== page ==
Prevent a Replay Attack from Disrupting Your Business Operations

Image of a VHS tape.
Replay attacks have nothing to do with rewinding a VHS tape!

Have you been curious about replay attacks? A replay attack occurs when a cyberattacker intercepts a message and delays or replaces it with another message. This is very similar to a ‘man-in-the-middle’ (MiTM) attack. However, in a replay attack, the interceptor doesn’t need to decrypt the data packets.

In effect, a replay attack is much easier to use than an MiTM attack. A cyberattacker also doesn’t need much technical knowledge to leverage one to their advantage. In essence, replay attacks are more accessible than MiTM attacks, so they’re more dangerous.

In this article, I’ll delve into what replay attacks are and how you can protect yourself from them. First, let’s start with a definition!

What Is a Replay Attack?

A replay attack is a network-based attack where a cyberattacker intercepts traffic between network nodes and conducts packet sniffing. Attackers often look for session IDs and passwords from end users accessing server-based services.

A replay attack requires access to the target network. Cybercriminals often conduct it as a physical-based attack on site. That said, attackers can also use devices like LAN turtles to relay data offsite. Cyberattackers typically install these LAN turtles between a target’s network interface card and the rest of the network. 

When onsite, a cyberattacker may often use a redirect attack or ARP poisoning attack. This way, they can route traffic to the attacker without adding more hardware to the network.

Once the attacker has access to a target user’s traffic messages and server, for instance, the packets get sniffed and rerouted to the destination. Once a cyberattacker receives something valuable, like a user’s username and password, they can use this information even if the user is offline.

The goal of a replay attack is similar to an MiTM attack: to steal user information or credentials. After that, attackers can access core business platforms for further exploitation. The difference is that MiTM attacks use Wi-Fi interception to help steal network credentials. In addition, MiTM packet sniffing mostly occurs from outside the network. 

On the other hand, replay attacks usually happen from within the network to help escalate privileges. They also help access segmented areas in the business. You can use traffic encryption protocols with router-based VPNs to ensure even mobile device packets are safe from packet sniffing.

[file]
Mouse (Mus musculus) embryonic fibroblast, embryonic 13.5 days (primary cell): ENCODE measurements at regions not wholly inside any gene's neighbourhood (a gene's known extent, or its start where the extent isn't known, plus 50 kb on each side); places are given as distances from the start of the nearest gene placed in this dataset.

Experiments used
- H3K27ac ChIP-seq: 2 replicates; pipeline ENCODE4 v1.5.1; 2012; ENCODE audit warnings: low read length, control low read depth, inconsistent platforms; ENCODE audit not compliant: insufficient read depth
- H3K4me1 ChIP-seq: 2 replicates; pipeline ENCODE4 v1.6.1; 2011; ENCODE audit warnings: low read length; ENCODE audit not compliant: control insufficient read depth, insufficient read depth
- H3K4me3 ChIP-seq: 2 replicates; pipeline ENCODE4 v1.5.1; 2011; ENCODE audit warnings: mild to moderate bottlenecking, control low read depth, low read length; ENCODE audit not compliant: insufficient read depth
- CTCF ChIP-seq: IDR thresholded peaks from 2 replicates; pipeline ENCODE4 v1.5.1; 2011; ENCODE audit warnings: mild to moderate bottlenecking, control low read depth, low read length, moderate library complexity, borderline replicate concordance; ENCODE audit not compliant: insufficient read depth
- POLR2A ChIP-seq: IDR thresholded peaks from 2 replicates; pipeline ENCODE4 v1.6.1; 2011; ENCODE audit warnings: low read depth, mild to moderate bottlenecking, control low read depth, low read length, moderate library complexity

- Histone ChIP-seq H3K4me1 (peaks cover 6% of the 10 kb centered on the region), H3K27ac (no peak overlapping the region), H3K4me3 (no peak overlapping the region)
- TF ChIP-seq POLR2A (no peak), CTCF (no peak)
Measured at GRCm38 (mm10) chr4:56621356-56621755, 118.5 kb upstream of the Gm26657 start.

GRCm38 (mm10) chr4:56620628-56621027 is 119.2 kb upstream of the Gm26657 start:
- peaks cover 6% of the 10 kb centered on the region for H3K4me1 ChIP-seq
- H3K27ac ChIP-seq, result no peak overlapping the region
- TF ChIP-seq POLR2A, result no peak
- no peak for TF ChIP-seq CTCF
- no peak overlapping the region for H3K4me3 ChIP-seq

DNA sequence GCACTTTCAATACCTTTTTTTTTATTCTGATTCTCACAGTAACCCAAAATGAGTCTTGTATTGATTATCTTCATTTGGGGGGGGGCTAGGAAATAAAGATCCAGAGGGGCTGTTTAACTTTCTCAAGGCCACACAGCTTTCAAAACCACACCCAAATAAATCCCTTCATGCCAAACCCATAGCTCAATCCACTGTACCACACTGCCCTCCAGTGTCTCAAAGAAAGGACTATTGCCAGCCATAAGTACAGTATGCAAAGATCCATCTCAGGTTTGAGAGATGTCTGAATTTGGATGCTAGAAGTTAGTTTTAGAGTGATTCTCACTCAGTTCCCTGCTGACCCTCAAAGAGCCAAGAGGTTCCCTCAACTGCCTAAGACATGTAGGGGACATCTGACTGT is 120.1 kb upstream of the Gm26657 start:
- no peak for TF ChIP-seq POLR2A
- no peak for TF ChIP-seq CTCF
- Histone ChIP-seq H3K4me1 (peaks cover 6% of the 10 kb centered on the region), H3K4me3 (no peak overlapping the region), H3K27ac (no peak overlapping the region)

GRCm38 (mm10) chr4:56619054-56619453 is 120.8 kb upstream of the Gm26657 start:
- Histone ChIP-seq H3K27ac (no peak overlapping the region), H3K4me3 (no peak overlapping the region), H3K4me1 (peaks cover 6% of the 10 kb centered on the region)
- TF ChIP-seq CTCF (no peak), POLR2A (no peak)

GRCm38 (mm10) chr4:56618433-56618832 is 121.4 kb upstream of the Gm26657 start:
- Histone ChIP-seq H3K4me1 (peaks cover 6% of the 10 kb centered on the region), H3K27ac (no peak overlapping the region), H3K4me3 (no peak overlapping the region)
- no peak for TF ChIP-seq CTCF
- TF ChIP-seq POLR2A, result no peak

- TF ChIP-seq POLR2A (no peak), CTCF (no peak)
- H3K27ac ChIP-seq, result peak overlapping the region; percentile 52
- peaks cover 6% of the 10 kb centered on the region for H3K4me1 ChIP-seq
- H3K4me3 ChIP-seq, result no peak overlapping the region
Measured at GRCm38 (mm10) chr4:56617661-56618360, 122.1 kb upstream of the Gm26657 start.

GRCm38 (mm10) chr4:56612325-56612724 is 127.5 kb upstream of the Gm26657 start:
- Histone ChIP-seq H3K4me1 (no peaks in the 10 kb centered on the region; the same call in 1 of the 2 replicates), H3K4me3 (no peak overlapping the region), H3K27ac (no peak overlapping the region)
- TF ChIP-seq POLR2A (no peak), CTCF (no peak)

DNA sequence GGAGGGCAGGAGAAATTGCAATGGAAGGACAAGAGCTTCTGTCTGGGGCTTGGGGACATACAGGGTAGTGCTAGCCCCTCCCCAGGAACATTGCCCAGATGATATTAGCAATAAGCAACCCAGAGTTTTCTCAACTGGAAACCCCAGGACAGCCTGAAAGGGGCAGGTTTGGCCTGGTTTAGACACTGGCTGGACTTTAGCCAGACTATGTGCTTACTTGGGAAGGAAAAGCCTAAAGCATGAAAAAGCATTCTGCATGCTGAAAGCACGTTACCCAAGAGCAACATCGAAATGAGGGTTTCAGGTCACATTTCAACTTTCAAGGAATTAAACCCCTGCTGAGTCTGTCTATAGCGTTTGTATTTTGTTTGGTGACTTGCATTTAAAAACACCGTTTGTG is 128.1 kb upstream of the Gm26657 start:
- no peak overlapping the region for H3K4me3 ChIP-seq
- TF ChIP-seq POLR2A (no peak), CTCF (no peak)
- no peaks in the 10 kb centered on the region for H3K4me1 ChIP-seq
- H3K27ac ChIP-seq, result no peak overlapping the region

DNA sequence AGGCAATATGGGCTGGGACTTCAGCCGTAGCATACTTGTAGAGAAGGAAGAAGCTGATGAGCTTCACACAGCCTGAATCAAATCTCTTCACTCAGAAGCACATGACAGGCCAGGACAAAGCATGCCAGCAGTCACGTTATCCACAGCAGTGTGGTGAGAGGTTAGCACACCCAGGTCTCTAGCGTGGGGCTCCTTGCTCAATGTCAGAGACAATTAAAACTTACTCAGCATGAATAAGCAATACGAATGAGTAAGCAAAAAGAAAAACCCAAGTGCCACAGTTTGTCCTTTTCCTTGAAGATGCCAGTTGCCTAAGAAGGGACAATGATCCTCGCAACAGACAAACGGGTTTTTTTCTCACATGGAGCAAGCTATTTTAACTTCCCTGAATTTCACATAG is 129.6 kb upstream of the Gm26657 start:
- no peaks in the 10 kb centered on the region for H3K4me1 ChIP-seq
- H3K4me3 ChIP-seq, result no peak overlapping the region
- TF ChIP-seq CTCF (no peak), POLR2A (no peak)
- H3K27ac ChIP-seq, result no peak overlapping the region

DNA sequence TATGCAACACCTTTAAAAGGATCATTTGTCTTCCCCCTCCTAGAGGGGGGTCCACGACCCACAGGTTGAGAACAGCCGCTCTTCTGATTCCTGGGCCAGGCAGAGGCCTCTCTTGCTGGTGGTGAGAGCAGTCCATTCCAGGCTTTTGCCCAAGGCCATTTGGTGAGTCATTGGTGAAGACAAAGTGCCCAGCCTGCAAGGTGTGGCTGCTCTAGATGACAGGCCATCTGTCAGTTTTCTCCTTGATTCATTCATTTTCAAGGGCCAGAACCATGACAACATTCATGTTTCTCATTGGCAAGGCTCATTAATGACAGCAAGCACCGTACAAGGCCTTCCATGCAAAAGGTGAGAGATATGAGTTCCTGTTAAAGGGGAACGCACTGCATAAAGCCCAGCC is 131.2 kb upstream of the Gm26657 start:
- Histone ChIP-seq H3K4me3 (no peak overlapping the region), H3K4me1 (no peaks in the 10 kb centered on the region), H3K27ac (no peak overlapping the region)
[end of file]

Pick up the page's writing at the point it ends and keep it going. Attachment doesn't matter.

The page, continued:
Now that you know what replay attacks are, let’s take a look at how they can get used against you!

How Can a Replay Attack Affect a Business?

Replay attacks often help a criminal access segmented parts of your business and escalate permissions. To do this, the attacker targets personnel with elevated privileges and little cybersecurity experience. Examples include CEOs or board members that had access to the system when the business was growing. It also includes division leads, project champions, and low-level or new IT administrators. Cyberattackers can also use replay attacks to access server-based platforms or most front-end onsite platforms. 

Once an attacker has all the credentials they need, they could implement malware and perform other evil actions. These include:

  • Implementing ransomware across the network 
  • Accessing intellectual property to sell to others 
  • Destroying or creating fake users; they do this to send “new” employee details to HR for processing access cards to onsite premises

Now, let’s take a look at how you can prevent replay attacks!

How You Can Prevent Replay Attacks

To stop replay attacks from occurring, you can do a few things. First, implement Secure Socket Layer (SSL) or Transport Layer Security (TLS) for all communications with an HTTPS everywhere policy. This will then encrypt your communication, which can reduce the attackers’ ability to sniff out information.

You can also salt hashes with a session ID and timestamp. This way, the attacker can’t use hashes again, as they’re only valid for a certain session ID or timestamp. Furthermore, the attacker won’t reuse the intercepted packets.